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Denying Patients a Pain Drug Because of Abuse

September 03, 2001

Re: "OxyContin Abuse May Curb Progress in Pain Field" (Aug. 13): I suffer from peripheral neuropathy in my feet due to long-term, prescribed use of a medication. At one point, the pain was so intense that I could not function on a daily basis and had to be on a three-month disability from work. After carefully and completely informing me of the drug's hazards, my neurologist started me on OxyContin. I have had great relief from my pain and have actually returned to work. Therefore, I am appalled and frightened that there is even a hint that U.S. drug officials might yank it from the market due to its illicit use and that, because of this illicit use, there is a chilling effect on legitimate use of the drug.




According to the article "OxyContin Abuse May Curb Progress in Pain Field" (Aug. 13), OxyContin is being severely abused. As a result, prescriptions of this opiate-based drug are becoming more difficult to obtain. Pain patients face the specter of being denied access to a very effective pain medicine with no effective substitutes.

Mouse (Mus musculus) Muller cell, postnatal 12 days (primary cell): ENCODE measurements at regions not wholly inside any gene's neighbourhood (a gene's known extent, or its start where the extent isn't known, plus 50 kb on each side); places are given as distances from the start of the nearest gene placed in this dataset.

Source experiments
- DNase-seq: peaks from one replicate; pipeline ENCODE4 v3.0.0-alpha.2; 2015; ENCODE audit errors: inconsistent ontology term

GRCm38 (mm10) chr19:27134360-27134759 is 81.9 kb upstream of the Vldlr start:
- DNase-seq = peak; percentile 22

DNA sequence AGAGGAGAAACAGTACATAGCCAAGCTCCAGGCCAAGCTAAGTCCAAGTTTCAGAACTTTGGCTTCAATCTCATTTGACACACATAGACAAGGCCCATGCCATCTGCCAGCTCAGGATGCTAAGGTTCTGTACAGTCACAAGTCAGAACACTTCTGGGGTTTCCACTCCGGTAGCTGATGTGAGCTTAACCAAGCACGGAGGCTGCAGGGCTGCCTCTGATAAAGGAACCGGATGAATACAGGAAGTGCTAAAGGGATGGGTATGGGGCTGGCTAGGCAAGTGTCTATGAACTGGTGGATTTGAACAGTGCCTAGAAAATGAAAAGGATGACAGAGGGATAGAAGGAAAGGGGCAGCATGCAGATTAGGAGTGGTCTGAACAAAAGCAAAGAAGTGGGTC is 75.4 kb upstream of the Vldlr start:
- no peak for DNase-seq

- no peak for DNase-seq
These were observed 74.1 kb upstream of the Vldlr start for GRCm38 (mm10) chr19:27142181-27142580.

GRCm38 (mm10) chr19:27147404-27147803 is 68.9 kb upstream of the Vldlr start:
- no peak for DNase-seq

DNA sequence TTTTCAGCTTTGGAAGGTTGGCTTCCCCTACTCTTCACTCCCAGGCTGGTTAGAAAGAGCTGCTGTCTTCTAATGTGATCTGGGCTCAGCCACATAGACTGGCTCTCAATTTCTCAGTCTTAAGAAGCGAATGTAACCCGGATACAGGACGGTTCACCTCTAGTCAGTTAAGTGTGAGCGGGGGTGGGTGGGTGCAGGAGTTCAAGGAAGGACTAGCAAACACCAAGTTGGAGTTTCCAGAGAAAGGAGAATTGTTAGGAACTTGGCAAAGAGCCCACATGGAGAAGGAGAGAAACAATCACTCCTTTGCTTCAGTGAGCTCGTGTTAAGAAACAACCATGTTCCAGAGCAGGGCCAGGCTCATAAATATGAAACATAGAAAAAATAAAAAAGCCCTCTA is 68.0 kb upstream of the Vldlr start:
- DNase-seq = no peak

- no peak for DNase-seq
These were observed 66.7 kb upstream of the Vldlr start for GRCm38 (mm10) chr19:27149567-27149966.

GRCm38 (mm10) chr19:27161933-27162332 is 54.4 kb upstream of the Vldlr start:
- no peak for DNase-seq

Much of the rationale to limit OxyContin prescriptions centers around the OxyContin-involved deaths (more than 100 so far). In comparison, about 16,000 Americans per year die from using drugs such as [ibuprofen] or [naproxen]. It is puzzling that most of the attention has focused on OxyContin but little effort has been made to reduce the number of deaths caused by other drugs.


Havre de Grace, Md.

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